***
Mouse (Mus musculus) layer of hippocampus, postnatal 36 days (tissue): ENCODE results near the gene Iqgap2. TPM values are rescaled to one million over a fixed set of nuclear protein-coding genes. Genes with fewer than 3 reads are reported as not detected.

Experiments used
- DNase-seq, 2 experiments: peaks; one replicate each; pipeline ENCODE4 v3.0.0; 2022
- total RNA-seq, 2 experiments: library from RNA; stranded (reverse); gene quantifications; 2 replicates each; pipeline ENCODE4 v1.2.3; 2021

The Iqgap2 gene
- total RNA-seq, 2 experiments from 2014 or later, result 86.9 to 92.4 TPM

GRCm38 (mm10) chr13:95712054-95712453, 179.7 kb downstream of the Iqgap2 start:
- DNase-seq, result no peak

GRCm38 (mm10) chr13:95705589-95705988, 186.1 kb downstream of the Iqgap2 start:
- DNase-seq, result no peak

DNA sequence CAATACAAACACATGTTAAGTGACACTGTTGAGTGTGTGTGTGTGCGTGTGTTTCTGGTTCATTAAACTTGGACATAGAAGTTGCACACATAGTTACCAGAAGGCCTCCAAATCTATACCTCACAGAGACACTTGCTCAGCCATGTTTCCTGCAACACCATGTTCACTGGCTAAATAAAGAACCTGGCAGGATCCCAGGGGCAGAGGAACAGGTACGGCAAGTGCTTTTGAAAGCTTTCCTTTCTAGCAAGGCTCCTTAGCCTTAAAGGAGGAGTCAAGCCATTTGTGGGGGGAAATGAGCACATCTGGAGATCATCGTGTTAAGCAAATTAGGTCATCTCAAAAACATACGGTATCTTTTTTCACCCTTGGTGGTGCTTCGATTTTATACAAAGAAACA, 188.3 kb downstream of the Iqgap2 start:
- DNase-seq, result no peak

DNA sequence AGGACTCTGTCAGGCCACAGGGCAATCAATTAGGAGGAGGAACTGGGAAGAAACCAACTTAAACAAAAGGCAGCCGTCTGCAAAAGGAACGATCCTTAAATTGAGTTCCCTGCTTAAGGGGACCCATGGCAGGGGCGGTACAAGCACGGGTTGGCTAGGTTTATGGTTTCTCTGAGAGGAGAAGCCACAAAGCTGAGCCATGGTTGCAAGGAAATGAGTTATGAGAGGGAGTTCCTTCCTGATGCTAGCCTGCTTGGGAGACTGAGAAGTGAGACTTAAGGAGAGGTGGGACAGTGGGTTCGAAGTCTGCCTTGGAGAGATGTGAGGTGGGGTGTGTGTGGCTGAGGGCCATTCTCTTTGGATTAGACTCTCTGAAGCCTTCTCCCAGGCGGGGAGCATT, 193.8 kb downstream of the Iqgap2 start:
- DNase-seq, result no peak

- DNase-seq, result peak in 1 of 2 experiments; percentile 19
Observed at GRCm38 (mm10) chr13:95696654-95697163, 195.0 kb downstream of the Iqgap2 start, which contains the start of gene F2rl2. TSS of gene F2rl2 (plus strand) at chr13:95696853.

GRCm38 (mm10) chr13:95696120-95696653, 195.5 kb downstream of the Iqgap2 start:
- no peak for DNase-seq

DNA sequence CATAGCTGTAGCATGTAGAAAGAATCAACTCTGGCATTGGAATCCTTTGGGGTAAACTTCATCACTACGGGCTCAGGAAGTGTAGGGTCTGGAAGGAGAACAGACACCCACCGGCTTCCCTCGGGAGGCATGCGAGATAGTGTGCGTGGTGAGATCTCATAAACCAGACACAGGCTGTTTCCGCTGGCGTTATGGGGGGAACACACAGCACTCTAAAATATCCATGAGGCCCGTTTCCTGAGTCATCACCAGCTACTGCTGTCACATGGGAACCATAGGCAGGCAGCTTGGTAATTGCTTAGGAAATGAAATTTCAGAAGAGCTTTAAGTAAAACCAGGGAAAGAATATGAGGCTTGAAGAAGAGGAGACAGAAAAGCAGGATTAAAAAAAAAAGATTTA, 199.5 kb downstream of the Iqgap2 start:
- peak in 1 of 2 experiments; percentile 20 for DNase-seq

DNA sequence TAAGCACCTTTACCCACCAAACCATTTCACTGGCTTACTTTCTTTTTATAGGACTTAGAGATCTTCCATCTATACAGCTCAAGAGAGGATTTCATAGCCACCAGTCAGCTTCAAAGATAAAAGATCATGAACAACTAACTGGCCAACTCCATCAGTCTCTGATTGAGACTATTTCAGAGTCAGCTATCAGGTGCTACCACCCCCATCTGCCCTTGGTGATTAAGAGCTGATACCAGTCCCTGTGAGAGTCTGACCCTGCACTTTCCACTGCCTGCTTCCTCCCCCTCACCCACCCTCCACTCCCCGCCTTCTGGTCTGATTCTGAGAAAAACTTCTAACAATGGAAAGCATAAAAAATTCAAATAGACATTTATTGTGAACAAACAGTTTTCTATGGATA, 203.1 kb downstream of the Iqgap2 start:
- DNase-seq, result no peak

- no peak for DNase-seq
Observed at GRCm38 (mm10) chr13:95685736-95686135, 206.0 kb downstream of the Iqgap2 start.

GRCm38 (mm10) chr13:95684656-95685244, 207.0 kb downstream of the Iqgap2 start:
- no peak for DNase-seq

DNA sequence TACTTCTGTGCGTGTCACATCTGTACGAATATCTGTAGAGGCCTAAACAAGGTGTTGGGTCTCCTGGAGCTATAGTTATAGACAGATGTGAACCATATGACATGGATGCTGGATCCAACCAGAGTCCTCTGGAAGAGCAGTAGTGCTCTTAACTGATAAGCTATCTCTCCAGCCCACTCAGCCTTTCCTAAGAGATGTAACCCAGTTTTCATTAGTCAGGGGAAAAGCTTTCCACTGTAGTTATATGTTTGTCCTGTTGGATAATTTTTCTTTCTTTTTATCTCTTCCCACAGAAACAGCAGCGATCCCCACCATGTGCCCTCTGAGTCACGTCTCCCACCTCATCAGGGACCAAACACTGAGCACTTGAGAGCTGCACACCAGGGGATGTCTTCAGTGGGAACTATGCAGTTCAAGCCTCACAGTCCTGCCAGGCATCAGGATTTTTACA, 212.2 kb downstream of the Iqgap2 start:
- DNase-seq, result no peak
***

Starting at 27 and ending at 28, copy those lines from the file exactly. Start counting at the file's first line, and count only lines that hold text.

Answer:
DNA sequence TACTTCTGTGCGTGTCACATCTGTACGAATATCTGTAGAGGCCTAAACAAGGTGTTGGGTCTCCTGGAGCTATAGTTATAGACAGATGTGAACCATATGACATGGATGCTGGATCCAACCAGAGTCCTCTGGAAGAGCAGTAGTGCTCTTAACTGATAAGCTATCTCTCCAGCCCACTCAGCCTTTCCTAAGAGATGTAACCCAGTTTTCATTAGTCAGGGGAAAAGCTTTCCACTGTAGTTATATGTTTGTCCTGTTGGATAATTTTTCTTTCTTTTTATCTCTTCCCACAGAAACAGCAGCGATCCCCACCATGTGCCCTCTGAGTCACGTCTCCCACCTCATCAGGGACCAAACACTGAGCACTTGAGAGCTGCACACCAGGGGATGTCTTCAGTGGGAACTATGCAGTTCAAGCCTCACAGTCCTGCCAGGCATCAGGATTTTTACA, 212.2 kb downstream of the Iqgap2 start:
- DNase-seq, result no peak